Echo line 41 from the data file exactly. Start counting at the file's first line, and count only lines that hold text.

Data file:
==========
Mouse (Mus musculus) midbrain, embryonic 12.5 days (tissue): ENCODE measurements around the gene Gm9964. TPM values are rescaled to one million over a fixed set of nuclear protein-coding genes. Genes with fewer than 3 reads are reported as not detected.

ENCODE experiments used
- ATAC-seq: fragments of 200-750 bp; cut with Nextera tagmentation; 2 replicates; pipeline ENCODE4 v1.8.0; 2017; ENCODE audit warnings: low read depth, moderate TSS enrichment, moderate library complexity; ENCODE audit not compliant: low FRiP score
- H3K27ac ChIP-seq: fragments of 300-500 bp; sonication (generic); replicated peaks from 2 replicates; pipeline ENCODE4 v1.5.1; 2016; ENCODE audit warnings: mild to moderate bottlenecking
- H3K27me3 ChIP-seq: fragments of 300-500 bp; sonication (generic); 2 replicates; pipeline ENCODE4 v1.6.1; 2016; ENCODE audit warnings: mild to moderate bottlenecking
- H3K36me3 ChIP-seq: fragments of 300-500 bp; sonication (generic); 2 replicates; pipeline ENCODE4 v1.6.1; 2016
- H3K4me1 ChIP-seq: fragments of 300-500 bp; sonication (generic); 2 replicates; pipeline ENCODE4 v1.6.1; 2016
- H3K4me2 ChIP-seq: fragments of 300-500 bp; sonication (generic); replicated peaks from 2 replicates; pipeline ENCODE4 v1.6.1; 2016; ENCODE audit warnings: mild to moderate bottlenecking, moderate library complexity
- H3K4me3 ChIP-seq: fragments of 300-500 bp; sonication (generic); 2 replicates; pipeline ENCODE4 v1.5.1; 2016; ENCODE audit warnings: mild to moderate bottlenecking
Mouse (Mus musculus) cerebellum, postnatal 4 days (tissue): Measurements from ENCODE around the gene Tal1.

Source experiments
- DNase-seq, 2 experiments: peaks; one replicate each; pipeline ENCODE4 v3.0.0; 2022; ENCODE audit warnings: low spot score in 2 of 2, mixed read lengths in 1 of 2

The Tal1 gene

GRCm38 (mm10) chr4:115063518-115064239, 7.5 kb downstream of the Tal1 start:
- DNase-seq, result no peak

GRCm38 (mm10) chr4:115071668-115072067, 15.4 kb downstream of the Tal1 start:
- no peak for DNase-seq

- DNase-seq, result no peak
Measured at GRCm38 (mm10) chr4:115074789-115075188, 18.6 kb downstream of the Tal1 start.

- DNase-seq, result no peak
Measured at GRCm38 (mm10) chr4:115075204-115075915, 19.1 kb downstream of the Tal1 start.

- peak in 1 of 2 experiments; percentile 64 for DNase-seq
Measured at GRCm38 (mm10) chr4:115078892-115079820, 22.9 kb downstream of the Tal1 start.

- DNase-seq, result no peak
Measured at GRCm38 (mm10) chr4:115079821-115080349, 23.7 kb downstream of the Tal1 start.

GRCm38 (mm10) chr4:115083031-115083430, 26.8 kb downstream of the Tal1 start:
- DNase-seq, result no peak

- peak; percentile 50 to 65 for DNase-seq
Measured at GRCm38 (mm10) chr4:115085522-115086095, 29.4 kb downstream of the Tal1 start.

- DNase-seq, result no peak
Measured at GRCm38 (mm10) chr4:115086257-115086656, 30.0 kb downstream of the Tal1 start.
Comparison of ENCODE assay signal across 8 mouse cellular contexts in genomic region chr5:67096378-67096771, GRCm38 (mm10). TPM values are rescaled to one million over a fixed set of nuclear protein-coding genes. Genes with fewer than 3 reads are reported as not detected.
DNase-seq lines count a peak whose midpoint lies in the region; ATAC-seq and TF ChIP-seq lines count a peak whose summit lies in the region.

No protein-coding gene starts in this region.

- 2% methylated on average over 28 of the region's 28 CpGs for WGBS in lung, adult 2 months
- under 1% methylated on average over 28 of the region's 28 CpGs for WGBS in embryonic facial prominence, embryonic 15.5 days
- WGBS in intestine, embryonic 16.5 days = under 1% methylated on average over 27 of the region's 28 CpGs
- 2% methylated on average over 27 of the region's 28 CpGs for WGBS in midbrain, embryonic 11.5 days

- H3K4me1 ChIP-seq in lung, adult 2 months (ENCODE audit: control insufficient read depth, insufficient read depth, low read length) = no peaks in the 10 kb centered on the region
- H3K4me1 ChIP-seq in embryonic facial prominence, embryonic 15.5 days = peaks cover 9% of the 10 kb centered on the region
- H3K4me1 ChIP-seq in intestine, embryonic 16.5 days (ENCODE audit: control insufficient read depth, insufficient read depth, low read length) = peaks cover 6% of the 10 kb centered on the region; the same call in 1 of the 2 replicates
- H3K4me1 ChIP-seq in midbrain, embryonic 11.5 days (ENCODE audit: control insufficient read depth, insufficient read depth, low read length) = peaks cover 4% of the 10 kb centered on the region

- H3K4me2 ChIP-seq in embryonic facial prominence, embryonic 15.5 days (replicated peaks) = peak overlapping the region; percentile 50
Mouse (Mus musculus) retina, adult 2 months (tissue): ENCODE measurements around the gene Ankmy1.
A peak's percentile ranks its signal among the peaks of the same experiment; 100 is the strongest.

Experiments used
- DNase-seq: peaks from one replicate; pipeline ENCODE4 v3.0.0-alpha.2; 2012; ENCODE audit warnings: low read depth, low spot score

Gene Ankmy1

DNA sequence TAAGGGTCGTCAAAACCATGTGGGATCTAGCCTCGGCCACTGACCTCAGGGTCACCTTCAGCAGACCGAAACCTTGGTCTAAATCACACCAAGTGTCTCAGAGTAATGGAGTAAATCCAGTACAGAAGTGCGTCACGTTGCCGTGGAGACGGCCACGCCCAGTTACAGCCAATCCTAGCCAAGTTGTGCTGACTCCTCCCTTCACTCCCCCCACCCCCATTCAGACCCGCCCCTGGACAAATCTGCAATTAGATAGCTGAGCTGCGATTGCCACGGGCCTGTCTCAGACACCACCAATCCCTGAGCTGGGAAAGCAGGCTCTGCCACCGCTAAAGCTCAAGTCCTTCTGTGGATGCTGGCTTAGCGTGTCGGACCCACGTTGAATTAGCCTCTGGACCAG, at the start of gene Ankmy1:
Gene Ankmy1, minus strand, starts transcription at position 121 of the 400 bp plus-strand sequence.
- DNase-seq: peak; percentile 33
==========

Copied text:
- H3K4me1 ChIP-seq in intestine, embryonic 16.5 days (ENCODE audit: control insufficient read depth, insufficient read depth, low read length) = peaks cover 6% of the 10 kb centered on the region; the same call in 1 of the 2 replicates